Of course, the show doesn’t really aspire to any of these notions, drawing Merlin as a confused teenager who has control over his powers but has no knowledge of why he has them or any sense of his purpose. The show eventually places he and Arthur at odds before placing them together as a combined destiny, which is an interesting way of showing how Merlin works his way into this complicated role of advisor. The problem is that, by choosing to place them both as teenagers, Merlin’s complications are his lust for the same women (Morgana, who better damn well end up evil), his friendship with “Gwen,” and your basic teenage angst. I don’t particularly desire to see a Merlin who doesn’t understand his powers in the same way that he doesn’t understand the feelings below his waist, I want to see a mature Merlin coming to terms with powers with a much more expansive world view.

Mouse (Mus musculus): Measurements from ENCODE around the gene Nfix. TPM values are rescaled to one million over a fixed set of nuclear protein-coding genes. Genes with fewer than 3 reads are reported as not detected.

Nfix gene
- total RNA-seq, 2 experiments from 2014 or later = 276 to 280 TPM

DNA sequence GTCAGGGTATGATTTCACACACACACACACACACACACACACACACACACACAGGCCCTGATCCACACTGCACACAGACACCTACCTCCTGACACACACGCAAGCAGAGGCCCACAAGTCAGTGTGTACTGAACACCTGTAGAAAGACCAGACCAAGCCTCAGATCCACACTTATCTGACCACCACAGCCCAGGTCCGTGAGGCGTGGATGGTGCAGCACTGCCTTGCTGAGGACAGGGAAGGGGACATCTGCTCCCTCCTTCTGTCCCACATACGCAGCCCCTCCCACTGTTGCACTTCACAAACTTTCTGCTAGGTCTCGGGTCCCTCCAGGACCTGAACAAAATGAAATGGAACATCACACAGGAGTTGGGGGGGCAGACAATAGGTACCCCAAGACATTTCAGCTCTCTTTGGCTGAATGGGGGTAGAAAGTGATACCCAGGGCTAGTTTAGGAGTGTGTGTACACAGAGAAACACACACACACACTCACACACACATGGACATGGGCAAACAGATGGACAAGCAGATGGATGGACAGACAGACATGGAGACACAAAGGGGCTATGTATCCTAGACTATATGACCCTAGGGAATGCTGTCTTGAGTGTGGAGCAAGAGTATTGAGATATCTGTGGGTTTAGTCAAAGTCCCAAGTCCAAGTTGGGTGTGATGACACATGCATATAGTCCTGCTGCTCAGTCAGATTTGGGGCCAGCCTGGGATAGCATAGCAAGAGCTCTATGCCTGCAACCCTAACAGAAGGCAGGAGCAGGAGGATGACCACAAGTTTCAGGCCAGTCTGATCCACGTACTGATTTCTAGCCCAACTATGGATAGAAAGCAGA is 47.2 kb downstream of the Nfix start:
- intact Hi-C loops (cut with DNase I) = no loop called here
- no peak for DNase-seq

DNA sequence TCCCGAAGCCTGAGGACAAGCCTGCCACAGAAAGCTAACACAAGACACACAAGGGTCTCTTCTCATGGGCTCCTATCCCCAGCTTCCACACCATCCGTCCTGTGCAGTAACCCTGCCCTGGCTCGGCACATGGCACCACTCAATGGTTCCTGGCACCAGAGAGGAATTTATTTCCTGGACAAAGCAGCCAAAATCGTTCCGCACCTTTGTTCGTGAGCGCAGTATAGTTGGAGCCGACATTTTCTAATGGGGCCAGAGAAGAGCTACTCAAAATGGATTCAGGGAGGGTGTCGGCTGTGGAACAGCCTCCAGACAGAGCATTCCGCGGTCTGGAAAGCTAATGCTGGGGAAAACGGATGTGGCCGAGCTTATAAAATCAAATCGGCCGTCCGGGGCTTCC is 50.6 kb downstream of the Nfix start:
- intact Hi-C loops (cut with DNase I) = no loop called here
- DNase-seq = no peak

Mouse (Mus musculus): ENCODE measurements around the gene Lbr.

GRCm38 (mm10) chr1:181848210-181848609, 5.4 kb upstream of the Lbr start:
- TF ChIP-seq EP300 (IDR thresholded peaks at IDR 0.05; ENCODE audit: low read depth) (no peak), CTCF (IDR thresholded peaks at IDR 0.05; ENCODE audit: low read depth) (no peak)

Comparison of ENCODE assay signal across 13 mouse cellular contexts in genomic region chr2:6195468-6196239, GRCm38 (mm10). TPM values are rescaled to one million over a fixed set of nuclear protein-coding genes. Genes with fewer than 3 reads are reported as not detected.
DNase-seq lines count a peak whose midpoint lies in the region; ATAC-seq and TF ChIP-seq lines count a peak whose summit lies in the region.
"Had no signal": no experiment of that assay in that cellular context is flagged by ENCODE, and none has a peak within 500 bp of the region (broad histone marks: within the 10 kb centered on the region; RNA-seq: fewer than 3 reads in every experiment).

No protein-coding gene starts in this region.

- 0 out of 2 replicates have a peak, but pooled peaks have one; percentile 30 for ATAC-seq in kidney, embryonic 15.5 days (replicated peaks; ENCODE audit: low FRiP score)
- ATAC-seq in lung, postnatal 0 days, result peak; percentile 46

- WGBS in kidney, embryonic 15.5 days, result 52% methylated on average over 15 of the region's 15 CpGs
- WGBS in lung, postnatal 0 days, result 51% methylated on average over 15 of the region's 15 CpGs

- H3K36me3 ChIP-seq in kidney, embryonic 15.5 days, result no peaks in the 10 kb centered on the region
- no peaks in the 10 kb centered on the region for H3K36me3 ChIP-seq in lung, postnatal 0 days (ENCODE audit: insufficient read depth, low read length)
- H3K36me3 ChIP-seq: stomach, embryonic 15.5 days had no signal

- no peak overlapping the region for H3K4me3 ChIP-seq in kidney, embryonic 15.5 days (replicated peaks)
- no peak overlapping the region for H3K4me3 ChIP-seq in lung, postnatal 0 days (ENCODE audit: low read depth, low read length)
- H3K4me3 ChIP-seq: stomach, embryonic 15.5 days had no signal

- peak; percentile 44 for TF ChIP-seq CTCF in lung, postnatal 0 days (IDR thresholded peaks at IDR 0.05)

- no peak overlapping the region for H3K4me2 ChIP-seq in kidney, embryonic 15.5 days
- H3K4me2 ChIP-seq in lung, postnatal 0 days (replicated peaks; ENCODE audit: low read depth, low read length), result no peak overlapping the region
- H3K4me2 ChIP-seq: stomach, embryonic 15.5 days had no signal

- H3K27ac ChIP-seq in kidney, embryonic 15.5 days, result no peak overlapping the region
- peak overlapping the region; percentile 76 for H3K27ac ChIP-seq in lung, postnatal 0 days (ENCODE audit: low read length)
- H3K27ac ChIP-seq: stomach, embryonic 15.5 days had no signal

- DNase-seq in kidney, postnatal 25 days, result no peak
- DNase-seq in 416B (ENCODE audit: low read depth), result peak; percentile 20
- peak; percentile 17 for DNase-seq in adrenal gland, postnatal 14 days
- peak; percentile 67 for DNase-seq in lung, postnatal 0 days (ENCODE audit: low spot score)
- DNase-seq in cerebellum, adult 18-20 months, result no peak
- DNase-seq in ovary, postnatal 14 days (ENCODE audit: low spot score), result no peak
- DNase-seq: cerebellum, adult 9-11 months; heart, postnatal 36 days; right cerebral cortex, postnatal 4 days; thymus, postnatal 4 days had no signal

Painting Arthur as an adolescent is actually ideal, in the end. He’s a bit of a bratty teenager in the Morte, and there is this brattish (sorry, Prattish, I forget it’s a British show) way about him in the text that works here. He did become anointed to be king at an extremely early age (the show is skipping his period living amongst non-royals, but I can’t expect accuracy), and there always was a sense that it was partially his own bungling which would lead to his kingdom’s downfall. Without Merlin, he would have literally been nothing, so a bully of a teenager struggling to come to terms with his own destiny is not a terrible way to characterize the future King.